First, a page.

Bhajji ke paas maa hai

Posted by Namita Bhandare:

Ah, yes, let’s see. This is the same gentleman who got away with charges of racism by calling his opponent a ‘monkey’. Oh, said an injured Harbhajan Singh back in 2008, he had never called Andrew Symonds a monkey. He had merely used that common expression favoured by macho men who live north of the Vindhyas: maa ki….  

Symonds (who in case you hadn’t noticed is of African descent) heard otherwise and complained and the man known variously as Bhajji and The Turbanator was slapped with a Level 3 offence; the match referee ruled guilty and banned him for the next three tests. Threatening withdrawal from the series, the Indian team filed an appeal, keeping a chartered plane on standby – later denied by the Indians — presumably if the hearings went against their bachcha. The racism charge could not subsequently be proved since Bhajji said he had been misheard – though that didn’t stop him from making simian gestures at a match before the second hearing. Strangely, this reference to Andrew Symond’s mother’s, umm, delicate parts, was deemed ok even though Sachin Tendulkar had the decency to blush while trying to explain it to an Adelaide judge. Bhajji forfeited half his match fee (small change compared to his ad endorsements), and the games went on.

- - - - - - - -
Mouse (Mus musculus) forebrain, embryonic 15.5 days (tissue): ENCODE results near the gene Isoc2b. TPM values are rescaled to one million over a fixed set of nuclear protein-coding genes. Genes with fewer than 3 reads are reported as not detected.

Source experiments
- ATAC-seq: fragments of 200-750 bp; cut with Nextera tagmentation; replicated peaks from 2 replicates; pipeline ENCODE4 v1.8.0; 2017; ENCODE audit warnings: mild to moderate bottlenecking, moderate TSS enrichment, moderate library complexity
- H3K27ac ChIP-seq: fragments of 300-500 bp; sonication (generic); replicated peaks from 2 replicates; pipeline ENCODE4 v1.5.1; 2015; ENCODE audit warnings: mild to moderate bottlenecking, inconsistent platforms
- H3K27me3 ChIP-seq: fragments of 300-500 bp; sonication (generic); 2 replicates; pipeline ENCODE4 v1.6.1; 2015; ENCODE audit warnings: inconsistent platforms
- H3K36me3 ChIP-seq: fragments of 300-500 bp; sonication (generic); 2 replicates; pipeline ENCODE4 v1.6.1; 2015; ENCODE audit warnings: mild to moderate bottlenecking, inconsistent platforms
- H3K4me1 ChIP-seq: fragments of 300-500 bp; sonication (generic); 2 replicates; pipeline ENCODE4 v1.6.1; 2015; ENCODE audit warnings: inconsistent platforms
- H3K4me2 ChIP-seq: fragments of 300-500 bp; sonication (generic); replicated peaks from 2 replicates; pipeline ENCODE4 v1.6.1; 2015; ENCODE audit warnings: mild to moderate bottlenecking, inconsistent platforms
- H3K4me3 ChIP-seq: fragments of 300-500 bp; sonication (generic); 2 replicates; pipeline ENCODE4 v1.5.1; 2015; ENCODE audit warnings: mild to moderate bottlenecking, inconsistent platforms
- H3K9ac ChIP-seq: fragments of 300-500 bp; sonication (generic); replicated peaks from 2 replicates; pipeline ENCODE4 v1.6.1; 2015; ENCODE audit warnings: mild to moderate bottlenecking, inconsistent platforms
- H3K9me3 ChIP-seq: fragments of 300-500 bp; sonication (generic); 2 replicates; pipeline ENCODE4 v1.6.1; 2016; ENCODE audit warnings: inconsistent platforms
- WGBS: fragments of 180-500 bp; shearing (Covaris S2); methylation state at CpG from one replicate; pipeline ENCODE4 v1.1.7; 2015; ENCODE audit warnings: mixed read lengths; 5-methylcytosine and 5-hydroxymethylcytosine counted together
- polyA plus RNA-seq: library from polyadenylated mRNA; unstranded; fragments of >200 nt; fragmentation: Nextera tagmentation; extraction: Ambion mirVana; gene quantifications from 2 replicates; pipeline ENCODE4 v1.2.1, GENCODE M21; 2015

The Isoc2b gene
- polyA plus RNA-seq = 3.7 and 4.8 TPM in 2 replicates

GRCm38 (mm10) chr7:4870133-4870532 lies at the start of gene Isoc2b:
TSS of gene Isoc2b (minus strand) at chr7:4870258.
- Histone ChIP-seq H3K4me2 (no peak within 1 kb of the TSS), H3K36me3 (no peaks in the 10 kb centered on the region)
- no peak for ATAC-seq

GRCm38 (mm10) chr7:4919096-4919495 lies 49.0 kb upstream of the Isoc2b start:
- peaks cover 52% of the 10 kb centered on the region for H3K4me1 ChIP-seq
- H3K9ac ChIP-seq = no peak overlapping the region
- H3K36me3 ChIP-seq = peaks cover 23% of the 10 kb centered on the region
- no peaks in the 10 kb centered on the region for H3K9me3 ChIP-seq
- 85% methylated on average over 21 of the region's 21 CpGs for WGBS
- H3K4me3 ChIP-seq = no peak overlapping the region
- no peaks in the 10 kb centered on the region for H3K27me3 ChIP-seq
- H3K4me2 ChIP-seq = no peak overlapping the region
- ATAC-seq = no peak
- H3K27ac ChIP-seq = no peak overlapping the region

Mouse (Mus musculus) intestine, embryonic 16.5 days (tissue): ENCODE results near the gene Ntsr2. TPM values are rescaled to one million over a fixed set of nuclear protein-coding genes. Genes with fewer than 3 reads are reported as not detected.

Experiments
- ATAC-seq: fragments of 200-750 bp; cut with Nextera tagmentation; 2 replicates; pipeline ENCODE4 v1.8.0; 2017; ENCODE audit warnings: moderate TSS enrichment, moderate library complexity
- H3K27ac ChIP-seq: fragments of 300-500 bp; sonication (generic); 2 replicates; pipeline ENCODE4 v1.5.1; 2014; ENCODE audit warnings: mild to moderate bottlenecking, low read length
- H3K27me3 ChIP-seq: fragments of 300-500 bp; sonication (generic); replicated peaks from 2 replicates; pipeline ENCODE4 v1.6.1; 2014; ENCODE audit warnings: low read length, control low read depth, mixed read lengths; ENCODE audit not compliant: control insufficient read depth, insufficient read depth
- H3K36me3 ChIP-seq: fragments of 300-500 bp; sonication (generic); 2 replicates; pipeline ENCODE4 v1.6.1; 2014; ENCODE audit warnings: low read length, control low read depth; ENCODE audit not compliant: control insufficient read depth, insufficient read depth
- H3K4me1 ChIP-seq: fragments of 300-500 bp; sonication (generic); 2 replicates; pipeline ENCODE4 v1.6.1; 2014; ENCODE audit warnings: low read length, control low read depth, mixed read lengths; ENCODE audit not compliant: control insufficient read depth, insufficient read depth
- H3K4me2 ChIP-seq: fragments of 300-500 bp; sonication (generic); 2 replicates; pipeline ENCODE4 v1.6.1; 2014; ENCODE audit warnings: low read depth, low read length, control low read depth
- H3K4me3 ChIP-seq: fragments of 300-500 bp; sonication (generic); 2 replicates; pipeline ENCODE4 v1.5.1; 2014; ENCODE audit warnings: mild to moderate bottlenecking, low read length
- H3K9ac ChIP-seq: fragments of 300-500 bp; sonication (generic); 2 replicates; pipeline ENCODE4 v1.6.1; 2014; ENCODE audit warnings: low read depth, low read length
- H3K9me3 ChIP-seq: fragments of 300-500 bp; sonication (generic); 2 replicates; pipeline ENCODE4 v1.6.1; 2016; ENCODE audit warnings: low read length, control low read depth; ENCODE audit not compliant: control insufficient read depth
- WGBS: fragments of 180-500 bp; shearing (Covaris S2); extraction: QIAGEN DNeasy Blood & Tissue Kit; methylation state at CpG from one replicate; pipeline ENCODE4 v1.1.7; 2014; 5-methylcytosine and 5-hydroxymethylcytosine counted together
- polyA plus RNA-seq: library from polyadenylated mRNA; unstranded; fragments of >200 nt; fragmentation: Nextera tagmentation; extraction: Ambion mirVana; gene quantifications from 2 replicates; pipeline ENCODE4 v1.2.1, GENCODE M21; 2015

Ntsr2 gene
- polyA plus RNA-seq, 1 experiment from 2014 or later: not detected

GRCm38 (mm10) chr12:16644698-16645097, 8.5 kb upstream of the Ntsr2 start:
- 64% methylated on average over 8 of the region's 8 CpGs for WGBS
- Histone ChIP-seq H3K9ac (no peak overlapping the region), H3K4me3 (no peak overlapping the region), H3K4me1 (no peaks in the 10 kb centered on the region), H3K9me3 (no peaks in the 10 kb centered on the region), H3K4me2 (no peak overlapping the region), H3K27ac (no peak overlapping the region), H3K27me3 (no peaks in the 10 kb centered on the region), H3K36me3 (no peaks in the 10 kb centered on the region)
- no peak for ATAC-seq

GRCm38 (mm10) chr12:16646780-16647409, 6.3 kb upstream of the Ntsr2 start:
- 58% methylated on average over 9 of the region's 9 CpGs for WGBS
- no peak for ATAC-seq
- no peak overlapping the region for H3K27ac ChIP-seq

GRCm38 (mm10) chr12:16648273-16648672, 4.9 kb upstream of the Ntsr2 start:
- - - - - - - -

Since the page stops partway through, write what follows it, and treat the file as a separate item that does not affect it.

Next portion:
In a strange and ironic (is there any other kind?) twist of fate, Bhajji’s mother has now jumped into the fray to protect what she sees as the family honour. The provocation, for once, is not her son’s behaviour. Rather it is a spoof, an ad that has a Bhajji look-alike trying hard to ‘make it large’, a reference to the tagline of Royal Stag whisky, a product endorsed by HBS. The ad, which can be viewed on Youtube, has a young Bhajji working in his dad’s steel ball bearings factory, making humungous ball bearings in an attempt to ‘make it large’. An enraged fictional dad (in real life, Singh senior did indeed have such a factory) gives him a resounding slap. Cut to MS Dhoni, endorser of rival whisky brand McDowells, saying the important thing was not making it large, but doing it differently. Size in other words doesn’t really matter, this is coming from your captain.